In short it is NOT trashing gasping for air.

  3. without most fisherman most fish you see in your waterways would be gone! The water quality of all river and streams in america even your most remote example has been tainted by humanity. (For example your remote beautiful Colorado springs are full of lead and mercury frommgold and copper prospecring 200y ago)
    (Find and read 20year report of the survey of water quality in America, that was released last december after 20y of research and quickly quashed by industry.)

In fact if you really wanted to help fish you should go buy yourself a fishing license even if you don’t use it as this is currently the only sustained mechanism that provides the money needed to clean up polluted waterways, secure and prevent new polution, clean up and restore habitat for native fish and combat invasive species. There is definitely not wven wnough of that to restore damage we did 200/400y ago let alone the damage comitted by industry/farming and over development of the past 50y.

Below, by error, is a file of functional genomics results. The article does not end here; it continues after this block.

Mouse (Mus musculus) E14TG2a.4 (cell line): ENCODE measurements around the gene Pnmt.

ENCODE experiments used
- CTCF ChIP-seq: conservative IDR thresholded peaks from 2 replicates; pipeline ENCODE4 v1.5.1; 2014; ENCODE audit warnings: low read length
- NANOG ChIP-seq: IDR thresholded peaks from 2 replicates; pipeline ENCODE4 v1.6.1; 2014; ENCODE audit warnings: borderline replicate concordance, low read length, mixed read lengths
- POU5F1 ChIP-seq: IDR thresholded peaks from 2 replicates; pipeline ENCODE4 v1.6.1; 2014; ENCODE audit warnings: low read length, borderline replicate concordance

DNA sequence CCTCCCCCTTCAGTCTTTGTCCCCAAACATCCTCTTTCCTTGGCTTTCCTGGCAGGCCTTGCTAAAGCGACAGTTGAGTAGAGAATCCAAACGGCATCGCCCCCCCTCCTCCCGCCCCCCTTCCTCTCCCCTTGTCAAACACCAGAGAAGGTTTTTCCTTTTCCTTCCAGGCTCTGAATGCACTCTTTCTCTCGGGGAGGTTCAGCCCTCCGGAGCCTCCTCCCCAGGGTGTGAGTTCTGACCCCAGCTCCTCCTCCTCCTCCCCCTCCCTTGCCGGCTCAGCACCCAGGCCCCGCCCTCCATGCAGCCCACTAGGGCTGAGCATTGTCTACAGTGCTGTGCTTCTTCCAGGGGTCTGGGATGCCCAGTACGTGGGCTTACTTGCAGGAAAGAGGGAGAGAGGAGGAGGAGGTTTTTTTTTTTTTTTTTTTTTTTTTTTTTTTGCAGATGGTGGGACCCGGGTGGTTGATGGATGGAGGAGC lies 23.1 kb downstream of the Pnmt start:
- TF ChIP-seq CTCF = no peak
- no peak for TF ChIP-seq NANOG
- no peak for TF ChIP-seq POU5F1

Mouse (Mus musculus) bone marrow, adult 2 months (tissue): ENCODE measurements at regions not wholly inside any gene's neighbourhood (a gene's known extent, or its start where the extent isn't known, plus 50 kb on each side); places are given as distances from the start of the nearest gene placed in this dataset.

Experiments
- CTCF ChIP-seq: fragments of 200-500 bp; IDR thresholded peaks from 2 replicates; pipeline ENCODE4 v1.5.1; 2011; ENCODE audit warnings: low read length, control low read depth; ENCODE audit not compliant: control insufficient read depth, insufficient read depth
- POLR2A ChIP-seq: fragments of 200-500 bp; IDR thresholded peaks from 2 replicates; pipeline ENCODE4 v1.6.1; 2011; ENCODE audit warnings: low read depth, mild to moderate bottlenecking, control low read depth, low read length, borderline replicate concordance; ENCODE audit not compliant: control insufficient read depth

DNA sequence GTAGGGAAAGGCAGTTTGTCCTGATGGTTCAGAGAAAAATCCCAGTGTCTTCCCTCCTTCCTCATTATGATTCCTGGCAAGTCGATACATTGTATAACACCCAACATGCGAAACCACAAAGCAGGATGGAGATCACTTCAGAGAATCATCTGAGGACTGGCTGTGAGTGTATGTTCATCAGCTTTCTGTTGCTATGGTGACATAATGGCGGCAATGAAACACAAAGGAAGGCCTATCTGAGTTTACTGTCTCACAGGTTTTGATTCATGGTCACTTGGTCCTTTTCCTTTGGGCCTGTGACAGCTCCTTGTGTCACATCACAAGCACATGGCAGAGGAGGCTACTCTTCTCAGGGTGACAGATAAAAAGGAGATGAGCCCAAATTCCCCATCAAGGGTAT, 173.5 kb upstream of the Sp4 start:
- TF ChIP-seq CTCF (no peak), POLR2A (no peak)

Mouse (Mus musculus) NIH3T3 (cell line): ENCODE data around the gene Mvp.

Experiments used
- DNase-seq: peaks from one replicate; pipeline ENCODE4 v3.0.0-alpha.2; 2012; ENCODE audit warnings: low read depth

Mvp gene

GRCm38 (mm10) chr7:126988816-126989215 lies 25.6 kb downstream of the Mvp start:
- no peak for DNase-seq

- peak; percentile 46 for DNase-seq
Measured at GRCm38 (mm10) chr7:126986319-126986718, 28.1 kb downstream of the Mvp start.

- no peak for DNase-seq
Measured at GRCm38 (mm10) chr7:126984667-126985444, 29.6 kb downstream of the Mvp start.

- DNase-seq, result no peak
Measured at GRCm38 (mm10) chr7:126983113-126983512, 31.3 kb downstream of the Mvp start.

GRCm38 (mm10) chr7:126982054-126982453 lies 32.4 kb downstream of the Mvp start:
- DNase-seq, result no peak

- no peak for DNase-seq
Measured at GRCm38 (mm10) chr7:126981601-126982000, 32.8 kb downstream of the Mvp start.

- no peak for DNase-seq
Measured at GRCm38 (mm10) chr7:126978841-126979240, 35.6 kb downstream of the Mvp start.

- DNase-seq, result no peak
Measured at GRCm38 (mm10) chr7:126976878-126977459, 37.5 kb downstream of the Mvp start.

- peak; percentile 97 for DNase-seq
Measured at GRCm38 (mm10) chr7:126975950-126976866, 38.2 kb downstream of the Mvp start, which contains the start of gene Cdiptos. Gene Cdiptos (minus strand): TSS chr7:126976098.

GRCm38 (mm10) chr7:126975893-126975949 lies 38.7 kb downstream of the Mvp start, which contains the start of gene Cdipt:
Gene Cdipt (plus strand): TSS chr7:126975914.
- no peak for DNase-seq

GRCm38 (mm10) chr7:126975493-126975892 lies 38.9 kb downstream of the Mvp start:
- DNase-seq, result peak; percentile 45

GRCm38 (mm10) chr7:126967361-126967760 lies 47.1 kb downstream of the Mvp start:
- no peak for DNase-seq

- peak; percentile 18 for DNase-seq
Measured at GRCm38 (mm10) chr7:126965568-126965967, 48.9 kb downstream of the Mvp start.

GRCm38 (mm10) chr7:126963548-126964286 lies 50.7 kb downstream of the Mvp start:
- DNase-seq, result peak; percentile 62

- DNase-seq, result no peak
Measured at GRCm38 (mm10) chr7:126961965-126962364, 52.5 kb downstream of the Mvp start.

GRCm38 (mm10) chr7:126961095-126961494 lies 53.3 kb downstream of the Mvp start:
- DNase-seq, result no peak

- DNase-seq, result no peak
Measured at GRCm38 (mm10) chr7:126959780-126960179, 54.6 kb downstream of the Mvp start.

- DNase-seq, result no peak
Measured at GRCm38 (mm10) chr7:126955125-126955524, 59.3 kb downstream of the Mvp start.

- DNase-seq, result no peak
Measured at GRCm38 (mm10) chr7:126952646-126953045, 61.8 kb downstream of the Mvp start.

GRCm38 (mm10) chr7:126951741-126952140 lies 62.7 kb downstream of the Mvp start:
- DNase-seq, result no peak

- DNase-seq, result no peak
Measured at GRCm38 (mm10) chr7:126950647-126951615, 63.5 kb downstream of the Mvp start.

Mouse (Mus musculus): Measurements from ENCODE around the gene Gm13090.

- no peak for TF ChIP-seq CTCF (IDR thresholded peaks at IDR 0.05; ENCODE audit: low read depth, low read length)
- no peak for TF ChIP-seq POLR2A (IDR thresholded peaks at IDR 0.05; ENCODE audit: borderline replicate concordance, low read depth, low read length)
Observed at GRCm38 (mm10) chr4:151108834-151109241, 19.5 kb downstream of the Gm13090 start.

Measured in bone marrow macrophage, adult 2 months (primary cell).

I understand being shoked by the sight of an animal seemingly suffering at the hand of a human, especially if you anthropomorphise its behavior randomly; but we have long ago transformed our world for the worst as far as animals are concerned,and have to bear the responsibility for this.

If you really care about the plight of fish stop buying junk, avoid plastics and traditional beauty products, DEFINITELY make your town charter require lawnless gardens as well as garden and farming without pesticides and petroleum fertilizers.

These 2 last things are the real reason fish die from lack of oxigen and a lack of food…

The funny thing is that grass carp are specifically introduced to closed bodies of water to control oxygen depleting weeds & algea that grow from the runnoff of lawns and farms…


#33